Let ’ s just start here : Kitchen sponges are disgusting. A 2017 cogitation published in Nature.com ’ s Scientific Reports found that used kitchen sponges harbored a whack 362 different types of bacteria, in a stagger concentration of 45 billion microbes per square centimeter. According to the report, kitchen environments host more microbes than toilets, “ chiefly ascribable to the contribution of kitchen sponges, which were proven to represent the biggest reservoir of active bacteria in the whole house. ” More than toilets ? Yikes.
So what can you do to limit spreading these nasty bacteria all over our dishes and kitchen counters—besides throwing out your sponge every week ? Some say : microwave them. The idea international relations and security network ’ t raw, and it has faced incredulity. The New York Times reported that while microwaving may kill the watery bacteria, “ the strongest, smelliest, and potentially infective bacteria will survive. ” But Michaeleen Doucleff—whose research while earning a doctoral degree in chemistry included growing, studying, and killing bacteria—wasn ’ metric ton convinced. Doucleff wrote for NPR that the mooch bacteria to be most implicated about—the food-borne pathogens—are “ weaklings ” that once heated even precisely a small moment, “ literally pop. ” ad
even the authors of the sponge study themselves said, “ sanitation by boiling or microwave treatment has been shown to significantly reduce the bacterial load of kitchen sponges and can therefore be regarded as a reasonable hygiene measure. ” But they then said, in the adjacent conviction : “ however, our data showed that regularly sanitized sponges ( as indicated by their users ) did not contain less bacteria than uncleaned ones. ” Huh ? Upon taking a deep honkytonk into the original leech study, food microbiologist Jennifer Quinlan told NPR “ there was no gain explanation of what ‘ regular scavenge ’ meant ” and that “ the study stated that the sponges were either microwaved or put in hot, saponaceous water. ” The latter method acting, Quinlan said, “ could actually encourage the bacteria. ” ( Did we mention the survey looked at only five sponges that people reported “ cleaning regularly ” in Germany ? ) Enter the U.S. Department of Agriculture. According to the USDA, both microwave and dishwashing sponges kills 99.9 % of bacteria. ( The sponges tested had been soaked in none other than prime beef juice. Yuck. ) indeed, who ’ s right ? While microwaving your sponges is not a failsafe, longterm solution, it can decidedly zap a good count of harmful bacteria and increase the life of your sponge. so, basically ? Don ’ thymine do it constantly. Recognize that the leech will still harbor some bacteria after nuking, and it will need to be tossed finally. When, precisely, is up to your own permissiveness for inconspicuous microbes. ad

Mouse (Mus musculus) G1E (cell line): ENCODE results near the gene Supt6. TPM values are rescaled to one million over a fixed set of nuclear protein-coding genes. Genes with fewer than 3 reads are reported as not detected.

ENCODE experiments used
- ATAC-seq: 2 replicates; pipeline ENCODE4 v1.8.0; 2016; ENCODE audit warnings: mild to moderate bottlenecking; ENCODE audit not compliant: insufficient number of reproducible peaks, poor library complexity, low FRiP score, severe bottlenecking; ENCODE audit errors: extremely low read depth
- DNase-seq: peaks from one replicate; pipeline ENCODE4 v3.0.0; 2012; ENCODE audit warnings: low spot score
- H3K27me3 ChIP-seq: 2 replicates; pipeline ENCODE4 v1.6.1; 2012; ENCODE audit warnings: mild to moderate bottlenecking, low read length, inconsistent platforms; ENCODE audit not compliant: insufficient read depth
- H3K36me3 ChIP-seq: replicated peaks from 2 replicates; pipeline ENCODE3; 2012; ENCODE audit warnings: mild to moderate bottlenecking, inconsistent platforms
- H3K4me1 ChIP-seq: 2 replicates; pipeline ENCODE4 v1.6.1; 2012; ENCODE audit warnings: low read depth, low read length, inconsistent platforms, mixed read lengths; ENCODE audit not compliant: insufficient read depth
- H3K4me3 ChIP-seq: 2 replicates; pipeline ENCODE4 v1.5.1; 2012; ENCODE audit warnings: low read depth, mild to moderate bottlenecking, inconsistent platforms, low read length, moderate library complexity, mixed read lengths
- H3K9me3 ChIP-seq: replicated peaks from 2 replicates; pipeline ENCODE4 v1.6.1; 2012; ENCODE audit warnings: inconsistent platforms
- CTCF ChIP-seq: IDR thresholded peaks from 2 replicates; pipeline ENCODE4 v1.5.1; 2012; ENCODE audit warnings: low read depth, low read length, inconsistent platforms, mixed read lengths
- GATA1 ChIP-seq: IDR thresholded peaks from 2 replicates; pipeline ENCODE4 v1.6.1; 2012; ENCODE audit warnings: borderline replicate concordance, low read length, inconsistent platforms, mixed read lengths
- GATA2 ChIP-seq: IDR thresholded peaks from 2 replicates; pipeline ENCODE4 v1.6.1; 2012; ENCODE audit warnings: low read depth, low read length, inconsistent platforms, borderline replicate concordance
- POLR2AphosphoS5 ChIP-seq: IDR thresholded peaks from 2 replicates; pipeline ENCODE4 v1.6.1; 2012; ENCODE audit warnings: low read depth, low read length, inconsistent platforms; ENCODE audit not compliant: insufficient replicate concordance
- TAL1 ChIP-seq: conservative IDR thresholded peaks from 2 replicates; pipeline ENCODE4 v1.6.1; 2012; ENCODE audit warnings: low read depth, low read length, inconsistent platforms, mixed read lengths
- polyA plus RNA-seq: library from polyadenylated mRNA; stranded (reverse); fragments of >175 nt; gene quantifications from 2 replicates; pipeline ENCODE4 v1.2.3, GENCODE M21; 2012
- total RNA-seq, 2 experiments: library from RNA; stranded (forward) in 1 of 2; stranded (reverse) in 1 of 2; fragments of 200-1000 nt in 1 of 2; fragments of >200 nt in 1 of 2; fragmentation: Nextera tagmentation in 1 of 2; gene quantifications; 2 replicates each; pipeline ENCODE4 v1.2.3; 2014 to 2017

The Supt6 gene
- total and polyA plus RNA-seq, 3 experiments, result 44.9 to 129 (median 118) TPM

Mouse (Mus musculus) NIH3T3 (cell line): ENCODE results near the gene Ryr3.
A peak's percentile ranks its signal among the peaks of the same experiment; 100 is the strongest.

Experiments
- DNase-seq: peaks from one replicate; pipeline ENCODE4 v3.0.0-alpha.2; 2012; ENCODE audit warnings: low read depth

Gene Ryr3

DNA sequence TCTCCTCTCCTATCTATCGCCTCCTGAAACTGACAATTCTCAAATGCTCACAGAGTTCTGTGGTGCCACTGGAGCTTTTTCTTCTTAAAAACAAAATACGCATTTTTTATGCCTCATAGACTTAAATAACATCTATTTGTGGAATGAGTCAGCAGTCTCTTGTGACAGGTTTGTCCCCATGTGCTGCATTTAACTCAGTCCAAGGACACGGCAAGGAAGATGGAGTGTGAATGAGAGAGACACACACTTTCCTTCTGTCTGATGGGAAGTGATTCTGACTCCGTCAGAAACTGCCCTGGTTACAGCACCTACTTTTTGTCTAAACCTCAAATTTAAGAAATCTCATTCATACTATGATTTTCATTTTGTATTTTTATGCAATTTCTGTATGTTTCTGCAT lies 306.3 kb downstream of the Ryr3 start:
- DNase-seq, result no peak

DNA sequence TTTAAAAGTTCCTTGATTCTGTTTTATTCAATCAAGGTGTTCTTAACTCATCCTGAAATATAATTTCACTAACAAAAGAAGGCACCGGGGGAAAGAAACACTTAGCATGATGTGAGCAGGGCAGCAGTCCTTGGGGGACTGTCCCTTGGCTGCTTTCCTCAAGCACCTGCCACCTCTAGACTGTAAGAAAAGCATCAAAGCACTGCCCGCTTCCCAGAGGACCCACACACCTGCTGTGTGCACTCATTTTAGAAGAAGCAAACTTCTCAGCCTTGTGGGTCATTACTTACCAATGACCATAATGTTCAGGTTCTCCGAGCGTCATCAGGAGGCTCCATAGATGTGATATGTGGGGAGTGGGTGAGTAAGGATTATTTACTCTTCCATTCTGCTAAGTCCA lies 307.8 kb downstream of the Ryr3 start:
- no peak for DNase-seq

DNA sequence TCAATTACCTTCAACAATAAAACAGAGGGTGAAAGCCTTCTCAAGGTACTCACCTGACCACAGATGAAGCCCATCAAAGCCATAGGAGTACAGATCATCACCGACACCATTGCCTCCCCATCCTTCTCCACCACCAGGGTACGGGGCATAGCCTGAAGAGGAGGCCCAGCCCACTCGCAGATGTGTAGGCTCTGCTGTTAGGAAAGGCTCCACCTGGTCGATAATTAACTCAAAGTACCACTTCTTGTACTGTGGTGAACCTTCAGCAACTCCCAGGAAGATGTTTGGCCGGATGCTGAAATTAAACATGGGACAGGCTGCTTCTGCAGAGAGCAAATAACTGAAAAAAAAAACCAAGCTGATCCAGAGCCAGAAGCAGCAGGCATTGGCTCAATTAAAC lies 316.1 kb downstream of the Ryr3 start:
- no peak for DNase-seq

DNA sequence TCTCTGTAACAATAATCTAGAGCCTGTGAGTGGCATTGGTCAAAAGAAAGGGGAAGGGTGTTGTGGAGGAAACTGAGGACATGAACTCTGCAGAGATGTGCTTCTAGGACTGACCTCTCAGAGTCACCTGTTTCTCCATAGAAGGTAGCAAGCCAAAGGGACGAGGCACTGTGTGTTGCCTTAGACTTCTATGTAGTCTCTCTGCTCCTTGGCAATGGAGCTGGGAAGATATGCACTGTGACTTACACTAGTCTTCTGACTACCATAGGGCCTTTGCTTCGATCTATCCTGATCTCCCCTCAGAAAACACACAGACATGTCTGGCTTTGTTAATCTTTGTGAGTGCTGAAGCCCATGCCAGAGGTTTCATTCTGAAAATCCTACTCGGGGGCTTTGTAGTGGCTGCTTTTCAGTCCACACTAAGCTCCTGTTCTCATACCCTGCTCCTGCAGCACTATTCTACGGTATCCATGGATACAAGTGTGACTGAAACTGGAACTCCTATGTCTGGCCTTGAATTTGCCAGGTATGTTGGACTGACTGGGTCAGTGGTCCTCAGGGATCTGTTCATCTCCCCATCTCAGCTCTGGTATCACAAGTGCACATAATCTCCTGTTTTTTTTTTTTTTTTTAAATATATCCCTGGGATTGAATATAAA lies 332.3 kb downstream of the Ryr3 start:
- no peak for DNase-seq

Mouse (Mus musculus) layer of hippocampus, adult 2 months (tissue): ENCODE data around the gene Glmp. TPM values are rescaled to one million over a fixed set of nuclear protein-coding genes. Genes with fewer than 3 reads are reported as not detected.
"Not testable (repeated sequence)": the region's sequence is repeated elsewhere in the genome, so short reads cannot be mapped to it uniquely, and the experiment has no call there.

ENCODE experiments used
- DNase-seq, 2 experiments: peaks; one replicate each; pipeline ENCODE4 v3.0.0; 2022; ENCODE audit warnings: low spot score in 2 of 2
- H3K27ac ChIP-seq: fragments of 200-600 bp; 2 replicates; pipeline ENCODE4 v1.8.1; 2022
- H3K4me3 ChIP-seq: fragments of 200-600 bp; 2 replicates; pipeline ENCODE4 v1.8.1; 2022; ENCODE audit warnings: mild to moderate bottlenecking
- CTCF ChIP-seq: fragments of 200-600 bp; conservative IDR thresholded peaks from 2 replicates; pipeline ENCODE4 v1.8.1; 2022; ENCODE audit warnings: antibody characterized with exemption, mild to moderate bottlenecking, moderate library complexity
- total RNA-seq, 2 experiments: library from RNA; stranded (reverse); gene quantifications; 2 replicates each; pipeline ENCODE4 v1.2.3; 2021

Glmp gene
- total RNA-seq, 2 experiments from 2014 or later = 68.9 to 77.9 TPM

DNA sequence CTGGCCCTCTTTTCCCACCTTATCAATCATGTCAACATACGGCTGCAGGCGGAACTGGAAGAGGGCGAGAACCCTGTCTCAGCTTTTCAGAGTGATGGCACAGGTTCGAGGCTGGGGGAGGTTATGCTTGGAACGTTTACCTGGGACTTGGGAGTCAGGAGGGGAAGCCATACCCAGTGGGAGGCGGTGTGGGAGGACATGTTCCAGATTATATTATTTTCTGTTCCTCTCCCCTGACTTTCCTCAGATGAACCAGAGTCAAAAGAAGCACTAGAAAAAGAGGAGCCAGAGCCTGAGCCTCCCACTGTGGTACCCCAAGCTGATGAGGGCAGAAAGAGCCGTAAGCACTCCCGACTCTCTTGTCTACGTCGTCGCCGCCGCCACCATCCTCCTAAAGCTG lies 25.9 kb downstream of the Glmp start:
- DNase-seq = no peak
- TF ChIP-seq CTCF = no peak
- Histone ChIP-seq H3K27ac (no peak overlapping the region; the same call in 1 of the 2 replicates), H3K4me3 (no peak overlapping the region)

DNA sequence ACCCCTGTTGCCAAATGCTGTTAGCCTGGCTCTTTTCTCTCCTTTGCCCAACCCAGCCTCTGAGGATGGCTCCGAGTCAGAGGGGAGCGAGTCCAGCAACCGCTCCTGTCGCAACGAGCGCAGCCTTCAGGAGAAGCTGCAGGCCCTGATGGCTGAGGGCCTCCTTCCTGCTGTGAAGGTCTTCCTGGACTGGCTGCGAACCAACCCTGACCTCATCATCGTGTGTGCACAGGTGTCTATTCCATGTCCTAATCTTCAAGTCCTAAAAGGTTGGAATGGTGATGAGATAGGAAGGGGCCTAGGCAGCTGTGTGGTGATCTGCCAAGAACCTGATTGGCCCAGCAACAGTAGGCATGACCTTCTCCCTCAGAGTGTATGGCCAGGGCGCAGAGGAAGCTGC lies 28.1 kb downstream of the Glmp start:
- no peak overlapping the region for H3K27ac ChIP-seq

How to microwave your sponge:
1 ) Make sure it doesn ’ t have a metallic scrub launching pad. Those should be cleaned in your dishwasher on high heat, including a heated dry cycle. ad
2 ) Get it completely wet. Dry sponges can catch fire in the microwave. 3 ) Zap it on full exponent for one hour. 4 ) Let it sit in microwave for five to ten minutes to cool down earlier removing. A few more sponge health tips : Don ’ thyroxine use them to clean up raw meat juices ; use paper towel alternatively. Clean them regularly ( every few days or once a week ). And wear ’ t wait besides long before you toss them. A good rule of ovolo is about once a month. ad